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Don Paul: When it comes to comfort, dew point matters more than humidity

It’s not a matter of “You like tomato and I like tomahto" from “Let’s Call the Whole Thing Off.” Dew point and humidity are not identical. They are both used to measure moisture content in the air, and they are both very useful and accurate. But when it comes to measuring human comfort as we more frequently encounter sticky conditions in the summer, dew point is more accurate.

The dew point temperature is the temperature to which you’d have to cool a parcel of air at constant pressure for it to become saturated with water vapor. Dew point can be measured with an instrument called a hygrometer.

Relative humidity is the percentage of water vapor in the air relative to its air temperature. Warmer air has more room for water vapor than arctic air. It’s an oversimplification, but let’s just say the molecules are more active with heat energy and that there is more space for water vapor molecules. Humidity can be measured with what is called a sling psychrometer.

When a parcel of air is saturated, its relative humidity has reached 100 percent. Its dew point has also been reached, and the water vapor in the air will condense into droplets. The droplets may appear as fog or a cloud, or even as dew on a surface. In the air the droplets may continue to coalesce into precipitation if a relatively warm, moist parcel is lifted into even colder air with lower dew points by physical processes, like convection.

Dew point is superior to relative humidity in gauging human comfort more accurately because it enables us to determine whether conditions “feel” sticky, as opposed to merely damp. You can have relative humidity of 90 percent with a temperature of 28 degrees, and the air may impart a feeling of dampness or, with a breeze it may feel raw, with a penetrating cold. It’s humid with those numbers, but it’s certainly not sticky.

Mugginess is more directly tied to dew point. When dew points are in the 40s and low 50s, warm temperatures in the 80s will feel much more comfortable than if dew points are in the 60s. There is enough spread between the air temperature and its dew point temperature for perspiration on your skin to evaporate into the dry air, carrying off body heat efficiently. That’s called evaporational cooling, and it’s nature’s air conditioning. If temperatures are in the 80s and the dew point has crept up to the mid-60s, perspiration doesn’t evaporate so readily, so less evaporational cooling occurs. Even at that muggier stage, a breeze can help this limited cooling process along very nicely. If your home has central air, you can save some real bucks by using a ceiling fan and setting your thermostat up to a higher temperature.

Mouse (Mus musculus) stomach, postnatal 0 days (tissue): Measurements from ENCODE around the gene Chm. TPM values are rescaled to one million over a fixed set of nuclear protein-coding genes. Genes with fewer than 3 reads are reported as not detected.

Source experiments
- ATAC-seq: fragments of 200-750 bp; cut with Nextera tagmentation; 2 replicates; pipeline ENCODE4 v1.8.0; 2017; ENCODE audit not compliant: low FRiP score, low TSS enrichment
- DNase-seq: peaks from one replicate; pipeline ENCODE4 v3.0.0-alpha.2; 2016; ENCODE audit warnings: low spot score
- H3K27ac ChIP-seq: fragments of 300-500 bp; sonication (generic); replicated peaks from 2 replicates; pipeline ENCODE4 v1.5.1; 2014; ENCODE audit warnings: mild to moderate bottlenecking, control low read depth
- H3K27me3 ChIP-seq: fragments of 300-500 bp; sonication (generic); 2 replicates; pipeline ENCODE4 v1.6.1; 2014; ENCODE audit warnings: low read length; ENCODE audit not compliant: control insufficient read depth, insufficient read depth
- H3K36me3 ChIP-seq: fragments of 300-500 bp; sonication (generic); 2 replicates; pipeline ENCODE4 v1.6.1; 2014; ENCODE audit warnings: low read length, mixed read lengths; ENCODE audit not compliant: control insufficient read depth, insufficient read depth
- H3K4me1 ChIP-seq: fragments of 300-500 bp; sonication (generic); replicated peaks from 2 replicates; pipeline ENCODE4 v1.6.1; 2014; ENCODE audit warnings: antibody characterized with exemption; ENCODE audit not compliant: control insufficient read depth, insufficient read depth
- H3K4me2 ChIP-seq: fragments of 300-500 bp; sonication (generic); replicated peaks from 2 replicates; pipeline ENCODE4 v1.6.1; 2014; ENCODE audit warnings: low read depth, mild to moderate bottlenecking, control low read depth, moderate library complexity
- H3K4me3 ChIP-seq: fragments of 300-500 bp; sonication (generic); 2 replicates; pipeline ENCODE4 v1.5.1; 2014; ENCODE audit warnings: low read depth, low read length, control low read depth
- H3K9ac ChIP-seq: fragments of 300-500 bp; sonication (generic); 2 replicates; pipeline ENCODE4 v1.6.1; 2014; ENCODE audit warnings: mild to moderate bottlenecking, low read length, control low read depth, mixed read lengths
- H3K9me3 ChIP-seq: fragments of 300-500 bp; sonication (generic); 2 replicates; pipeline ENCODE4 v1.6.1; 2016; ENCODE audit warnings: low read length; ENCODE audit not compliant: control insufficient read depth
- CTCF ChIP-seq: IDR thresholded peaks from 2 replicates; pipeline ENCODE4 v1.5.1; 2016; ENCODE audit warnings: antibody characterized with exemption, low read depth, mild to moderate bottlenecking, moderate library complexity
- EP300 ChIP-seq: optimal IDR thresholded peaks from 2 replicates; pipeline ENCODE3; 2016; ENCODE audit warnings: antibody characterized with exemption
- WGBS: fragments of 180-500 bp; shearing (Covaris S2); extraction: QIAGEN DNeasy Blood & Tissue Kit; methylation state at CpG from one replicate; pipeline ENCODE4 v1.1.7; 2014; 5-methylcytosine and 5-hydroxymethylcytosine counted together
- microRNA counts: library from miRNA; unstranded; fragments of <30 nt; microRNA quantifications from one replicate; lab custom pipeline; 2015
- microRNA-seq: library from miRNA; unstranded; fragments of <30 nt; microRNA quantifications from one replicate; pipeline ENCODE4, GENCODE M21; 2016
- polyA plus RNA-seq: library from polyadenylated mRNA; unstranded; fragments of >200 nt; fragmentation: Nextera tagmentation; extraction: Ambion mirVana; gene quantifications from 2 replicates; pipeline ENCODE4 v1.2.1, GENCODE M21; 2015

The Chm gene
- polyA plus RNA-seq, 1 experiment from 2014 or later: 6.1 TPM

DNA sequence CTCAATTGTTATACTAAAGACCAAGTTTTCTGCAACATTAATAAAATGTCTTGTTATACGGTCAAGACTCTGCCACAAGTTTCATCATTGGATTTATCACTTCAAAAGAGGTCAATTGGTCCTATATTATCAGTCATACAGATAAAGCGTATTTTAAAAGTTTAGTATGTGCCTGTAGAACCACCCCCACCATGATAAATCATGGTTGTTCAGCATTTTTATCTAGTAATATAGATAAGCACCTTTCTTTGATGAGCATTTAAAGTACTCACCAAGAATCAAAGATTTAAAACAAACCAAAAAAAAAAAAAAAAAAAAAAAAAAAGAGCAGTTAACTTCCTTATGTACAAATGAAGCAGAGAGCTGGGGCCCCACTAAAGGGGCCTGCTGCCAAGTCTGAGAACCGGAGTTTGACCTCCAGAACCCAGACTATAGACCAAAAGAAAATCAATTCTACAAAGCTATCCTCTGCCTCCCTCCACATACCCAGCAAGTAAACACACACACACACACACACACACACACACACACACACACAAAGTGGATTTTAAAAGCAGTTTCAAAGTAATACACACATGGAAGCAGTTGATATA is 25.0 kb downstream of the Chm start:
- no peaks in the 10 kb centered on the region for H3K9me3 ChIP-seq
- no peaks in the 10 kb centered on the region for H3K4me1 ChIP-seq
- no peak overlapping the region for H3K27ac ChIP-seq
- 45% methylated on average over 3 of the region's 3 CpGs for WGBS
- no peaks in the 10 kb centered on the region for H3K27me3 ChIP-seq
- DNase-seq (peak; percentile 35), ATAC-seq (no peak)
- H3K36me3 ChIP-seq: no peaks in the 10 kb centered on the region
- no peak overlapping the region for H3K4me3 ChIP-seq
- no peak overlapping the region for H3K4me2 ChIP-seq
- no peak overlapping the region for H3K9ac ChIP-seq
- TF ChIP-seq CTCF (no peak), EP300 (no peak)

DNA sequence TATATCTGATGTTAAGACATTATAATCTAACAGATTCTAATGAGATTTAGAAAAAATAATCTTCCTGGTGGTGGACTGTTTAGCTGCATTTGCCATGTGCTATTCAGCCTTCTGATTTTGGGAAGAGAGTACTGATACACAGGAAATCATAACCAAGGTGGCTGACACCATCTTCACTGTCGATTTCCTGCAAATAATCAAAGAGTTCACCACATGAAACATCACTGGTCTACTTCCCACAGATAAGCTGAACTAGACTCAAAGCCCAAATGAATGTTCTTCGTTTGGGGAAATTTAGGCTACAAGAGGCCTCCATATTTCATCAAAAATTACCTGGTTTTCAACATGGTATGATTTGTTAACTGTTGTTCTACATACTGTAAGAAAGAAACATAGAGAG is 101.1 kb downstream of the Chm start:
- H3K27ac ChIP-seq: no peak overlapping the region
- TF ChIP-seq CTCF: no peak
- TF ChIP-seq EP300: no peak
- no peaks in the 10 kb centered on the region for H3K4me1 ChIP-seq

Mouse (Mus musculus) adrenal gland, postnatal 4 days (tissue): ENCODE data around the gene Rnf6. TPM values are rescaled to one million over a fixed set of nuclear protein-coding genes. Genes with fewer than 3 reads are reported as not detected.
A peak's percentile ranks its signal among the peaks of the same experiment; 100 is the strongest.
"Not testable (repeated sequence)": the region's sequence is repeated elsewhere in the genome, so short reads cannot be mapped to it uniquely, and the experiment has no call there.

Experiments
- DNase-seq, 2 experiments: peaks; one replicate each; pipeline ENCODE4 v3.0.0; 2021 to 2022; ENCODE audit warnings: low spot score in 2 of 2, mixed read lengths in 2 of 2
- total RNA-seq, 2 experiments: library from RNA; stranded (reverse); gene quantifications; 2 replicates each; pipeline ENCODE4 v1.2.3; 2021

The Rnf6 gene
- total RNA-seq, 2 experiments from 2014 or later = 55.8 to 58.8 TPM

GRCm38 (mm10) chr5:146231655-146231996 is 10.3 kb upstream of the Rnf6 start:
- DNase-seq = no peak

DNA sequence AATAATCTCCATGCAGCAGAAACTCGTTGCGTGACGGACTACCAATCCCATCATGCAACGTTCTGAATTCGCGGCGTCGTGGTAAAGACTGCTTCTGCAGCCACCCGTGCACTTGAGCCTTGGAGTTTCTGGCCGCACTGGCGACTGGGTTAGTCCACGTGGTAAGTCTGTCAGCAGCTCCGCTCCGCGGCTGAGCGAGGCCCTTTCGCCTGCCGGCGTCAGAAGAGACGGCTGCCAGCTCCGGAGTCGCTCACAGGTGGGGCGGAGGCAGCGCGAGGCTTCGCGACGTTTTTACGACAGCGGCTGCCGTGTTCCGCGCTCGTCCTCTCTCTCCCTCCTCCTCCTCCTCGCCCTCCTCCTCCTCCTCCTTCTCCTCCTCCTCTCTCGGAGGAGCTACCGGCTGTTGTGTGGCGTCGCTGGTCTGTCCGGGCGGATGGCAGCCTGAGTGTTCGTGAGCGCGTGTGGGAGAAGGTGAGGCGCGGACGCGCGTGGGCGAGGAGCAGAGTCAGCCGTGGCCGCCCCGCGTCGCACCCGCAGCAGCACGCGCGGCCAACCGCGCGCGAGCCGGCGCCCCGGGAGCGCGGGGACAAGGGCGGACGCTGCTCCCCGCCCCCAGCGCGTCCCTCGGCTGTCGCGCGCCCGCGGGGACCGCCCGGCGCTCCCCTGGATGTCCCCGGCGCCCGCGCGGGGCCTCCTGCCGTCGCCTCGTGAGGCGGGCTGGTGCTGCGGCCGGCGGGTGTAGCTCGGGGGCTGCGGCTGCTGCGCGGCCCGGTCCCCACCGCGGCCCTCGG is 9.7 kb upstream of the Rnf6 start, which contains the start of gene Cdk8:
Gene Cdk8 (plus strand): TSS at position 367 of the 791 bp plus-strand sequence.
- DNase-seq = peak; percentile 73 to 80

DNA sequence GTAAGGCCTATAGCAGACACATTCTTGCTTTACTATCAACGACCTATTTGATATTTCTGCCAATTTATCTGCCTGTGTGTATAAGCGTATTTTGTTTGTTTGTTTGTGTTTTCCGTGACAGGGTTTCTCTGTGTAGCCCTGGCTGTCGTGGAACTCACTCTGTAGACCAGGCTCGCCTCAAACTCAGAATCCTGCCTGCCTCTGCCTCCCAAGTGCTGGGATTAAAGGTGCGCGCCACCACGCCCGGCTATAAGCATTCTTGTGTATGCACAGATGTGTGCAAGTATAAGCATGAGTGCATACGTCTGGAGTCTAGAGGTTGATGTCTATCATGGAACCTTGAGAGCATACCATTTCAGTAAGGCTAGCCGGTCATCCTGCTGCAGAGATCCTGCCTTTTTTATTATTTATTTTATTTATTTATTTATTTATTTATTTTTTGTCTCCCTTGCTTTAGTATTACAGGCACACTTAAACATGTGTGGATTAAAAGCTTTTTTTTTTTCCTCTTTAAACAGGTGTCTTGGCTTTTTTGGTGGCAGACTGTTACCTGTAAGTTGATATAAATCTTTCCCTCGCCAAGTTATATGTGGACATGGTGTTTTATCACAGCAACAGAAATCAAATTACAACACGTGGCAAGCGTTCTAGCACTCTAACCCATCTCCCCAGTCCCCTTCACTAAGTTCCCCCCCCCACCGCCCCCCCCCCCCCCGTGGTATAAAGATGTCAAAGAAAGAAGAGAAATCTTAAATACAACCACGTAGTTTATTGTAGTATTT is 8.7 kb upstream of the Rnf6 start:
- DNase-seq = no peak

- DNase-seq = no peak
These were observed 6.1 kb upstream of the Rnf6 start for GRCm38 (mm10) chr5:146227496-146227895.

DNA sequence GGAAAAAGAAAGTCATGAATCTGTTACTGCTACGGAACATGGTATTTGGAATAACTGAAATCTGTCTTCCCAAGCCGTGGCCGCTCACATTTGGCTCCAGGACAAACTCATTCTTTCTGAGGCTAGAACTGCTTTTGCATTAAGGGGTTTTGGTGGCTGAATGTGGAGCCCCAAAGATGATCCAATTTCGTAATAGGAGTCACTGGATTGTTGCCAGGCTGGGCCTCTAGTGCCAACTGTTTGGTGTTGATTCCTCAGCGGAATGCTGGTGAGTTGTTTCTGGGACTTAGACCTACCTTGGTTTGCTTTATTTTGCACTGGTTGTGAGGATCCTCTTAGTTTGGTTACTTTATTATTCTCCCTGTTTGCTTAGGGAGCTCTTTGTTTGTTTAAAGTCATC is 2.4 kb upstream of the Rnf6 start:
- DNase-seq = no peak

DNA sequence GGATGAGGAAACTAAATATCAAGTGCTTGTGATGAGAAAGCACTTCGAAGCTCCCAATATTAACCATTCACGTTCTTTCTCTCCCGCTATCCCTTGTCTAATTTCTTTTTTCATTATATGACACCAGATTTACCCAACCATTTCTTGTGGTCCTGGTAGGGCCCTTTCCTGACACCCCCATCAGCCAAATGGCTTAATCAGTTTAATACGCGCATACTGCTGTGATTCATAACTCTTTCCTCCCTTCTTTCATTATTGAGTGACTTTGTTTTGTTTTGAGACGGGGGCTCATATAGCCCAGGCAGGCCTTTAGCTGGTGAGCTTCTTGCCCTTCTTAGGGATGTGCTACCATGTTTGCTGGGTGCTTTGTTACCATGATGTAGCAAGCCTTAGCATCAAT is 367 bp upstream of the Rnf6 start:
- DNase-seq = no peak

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Once dew points go above 70 — which doesn’t happen around Western New York all that often — evaporational cooling slows down to a crawl, as the sweat stays put on your skin and clothes.

Using dew points is probably a more effective communication tool than just saying “warm and humid” for someone in my line of work. As mentioned, dew points in the 70s are fairly uncommon around here, unlike in Florida and Gulf states, where people are seemingly more acclimated to them. Such high dew points can be a cue to cut down on strenuous outdoor activities such as running and yanking weeds in the garden, even in the deep South. When your body can’t shed excess heat, of course, problems can go beyond discomfort into the realm of danger.

Even where dry air dominates in the summer, at some point the joke about Phoenix heat being a “dry heat” (it usually is, but not during the short summer monsoon season) wears thin if you’re stuck in an oven. When temperatures head up over 100, even with low dew points, people can run into trouble in short order. For one thing, you’ll be less aware of how much fluid you’re losing through perspiration because it evaporates so quickly. You may subconsciously do less to replenish your fluids until you feel great thirst, at which point your core body temperature may already be too high.

So, it can be humid at virtually any temperature, but the range for mugginess (or as I often say with my made-up word, “muggification”) is more specific.

By the way, if you’re not a fan of being muggified and you are trying to pick a more comfortable vacation spot, you can readily track what kinds of dew points are more commonly found with a link like this one, updated hourly.

In a pinch, one quick way to gauge whether the dew point is high is to take a glass of ice water or chilled beverage of your choice outside. If droplets quickly condense on your glass, voila! You may not know the precise dew point, but you’ll know it has been reached on the outside of your glass in short order, suggesting a sticky air mass. And you’ll know you have a possible excuse for not mowing the lawn until this whole dew point thing dies down. Feel free to toss around terms like “oppressive.” Get back to me on whether that works with your spouse.

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